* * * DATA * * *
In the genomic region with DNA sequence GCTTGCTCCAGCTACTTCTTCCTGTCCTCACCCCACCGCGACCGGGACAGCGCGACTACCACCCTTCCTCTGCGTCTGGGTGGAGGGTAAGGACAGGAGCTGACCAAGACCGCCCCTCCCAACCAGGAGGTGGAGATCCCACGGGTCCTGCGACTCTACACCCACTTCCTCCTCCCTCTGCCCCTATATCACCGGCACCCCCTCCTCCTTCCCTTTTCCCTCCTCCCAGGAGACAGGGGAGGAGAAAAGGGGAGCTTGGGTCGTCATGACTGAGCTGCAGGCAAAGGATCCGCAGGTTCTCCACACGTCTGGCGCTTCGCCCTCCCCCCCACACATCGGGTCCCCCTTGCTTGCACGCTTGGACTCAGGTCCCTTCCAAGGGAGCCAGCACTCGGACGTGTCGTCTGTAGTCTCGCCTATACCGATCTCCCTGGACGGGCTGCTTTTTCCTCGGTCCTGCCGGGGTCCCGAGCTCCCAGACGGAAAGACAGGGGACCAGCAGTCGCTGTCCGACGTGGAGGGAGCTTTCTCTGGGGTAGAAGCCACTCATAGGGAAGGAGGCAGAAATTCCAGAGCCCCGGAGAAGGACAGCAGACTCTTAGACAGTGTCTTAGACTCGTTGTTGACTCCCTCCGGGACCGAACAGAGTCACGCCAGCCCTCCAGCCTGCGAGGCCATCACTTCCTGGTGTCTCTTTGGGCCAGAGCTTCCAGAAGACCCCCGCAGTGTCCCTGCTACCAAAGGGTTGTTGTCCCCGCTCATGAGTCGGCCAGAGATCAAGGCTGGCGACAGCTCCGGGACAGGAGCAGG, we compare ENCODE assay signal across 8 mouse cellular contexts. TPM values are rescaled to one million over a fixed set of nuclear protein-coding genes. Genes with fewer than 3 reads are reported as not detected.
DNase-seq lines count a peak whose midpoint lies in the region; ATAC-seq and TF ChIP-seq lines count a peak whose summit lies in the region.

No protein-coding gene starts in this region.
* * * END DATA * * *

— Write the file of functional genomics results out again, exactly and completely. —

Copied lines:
In the genomic region with DNA sequence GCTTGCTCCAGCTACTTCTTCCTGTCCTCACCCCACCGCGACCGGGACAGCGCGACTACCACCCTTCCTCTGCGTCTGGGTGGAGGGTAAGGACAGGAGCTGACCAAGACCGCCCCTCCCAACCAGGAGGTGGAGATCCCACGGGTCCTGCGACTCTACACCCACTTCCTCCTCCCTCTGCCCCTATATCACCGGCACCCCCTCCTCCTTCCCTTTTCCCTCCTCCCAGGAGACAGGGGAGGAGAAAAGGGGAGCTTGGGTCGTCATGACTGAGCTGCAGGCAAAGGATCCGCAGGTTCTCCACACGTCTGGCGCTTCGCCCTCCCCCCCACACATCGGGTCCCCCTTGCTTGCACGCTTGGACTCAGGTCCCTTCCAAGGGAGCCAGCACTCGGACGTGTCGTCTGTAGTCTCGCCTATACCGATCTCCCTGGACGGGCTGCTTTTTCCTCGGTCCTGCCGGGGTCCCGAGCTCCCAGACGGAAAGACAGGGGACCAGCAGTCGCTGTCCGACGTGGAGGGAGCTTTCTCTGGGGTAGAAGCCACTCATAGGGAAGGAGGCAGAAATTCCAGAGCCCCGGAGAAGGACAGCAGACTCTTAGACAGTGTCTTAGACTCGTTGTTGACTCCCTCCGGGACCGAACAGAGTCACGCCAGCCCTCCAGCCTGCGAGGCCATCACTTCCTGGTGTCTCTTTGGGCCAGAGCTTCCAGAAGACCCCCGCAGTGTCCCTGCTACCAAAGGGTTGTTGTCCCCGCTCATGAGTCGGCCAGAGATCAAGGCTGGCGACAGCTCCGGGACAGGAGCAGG, we compare ENCODE assay signal across 8 mouse cellular contexts. TPM values are rescaled to one million over a fixed set of nuclear protein-coding genes. Genes with fewer than 3 reads are reported as not detected.
DNase-seq lines count a peak whose midpoint lies in the region; ATAC-seq and TF ChIP-seq lines count a peak whose summit lies in the region.

No protein-coding gene starts in this region.